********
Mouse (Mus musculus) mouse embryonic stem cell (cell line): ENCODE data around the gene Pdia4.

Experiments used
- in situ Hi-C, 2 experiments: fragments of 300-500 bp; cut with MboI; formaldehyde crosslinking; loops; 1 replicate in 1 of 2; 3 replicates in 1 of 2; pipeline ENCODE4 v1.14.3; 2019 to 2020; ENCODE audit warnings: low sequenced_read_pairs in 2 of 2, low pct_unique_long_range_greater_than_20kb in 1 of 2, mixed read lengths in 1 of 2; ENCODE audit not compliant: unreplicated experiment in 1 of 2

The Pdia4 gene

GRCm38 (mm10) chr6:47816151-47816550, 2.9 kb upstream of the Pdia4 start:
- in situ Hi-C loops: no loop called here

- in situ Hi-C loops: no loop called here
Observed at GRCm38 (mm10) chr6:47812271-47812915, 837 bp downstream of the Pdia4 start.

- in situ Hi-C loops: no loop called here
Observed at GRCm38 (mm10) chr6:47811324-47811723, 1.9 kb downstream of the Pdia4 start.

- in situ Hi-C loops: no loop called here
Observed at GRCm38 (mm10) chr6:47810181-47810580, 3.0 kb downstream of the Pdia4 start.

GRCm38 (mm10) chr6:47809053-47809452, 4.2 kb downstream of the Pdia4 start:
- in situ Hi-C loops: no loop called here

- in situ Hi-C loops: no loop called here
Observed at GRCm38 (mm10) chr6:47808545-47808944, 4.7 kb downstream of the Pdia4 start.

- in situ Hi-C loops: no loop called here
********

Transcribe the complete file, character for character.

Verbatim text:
Mouse (Mus musculus) mouse embryonic stem cell (cell line): ENCODE data around the gene Pdia4.

Experiments used
- in situ Hi-C, 2 experiments: fragments of 300-500 bp; cut with MboI; formaldehyde crosslinking; loops; 1 replicate in 1 of 2; 3 replicates in 1 of 2; pipeline ENCODE4 v1.14.3; 2019 to 2020; ENCODE audit warnings: low sequenced_read_pairs in 2 of 2, low pct_unique_long_range_greater_than_20kb in 1 of 2, mixed read lengths in 1 of 2; ENCODE audit not compliant: unreplicated experiment in 1 of 2

The Pdia4 gene

GRCm38 (mm10) chr6:47816151-47816550, 2.9 kb upstream of the Pdia4 start:
- in situ Hi-C loops: no loop called here

- in situ Hi-C loops: no loop called here
Observed at GRCm38 (mm10) chr6:47812271-47812915, 837 bp downstream of the Pdia4 start.

- in situ Hi-C loops: no loop called here
Observed at GRCm38 (mm10) chr6:47811324-47811723, 1.9 kb downstream of the Pdia4 start.

- in situ Hi-C loops: no loop called here
Observed at GRCm38 (mm10) chr6:47810181-47810580, 3.0 kb downstream of the Pdia4 start.

GRCm38 (mm10) chr6:47809053-47809452, 4.2 kb downstream of the Pdia4 start:
- in situ Hi-C loops: no loop called here

- in situ Hi-C loops: no loop called here
Observed at GRCm38 (mm10) chr6:47808545-47808944, 4.7 kb downstream of the Pdia4 start.

- in situ Hi-C loops: no loop called here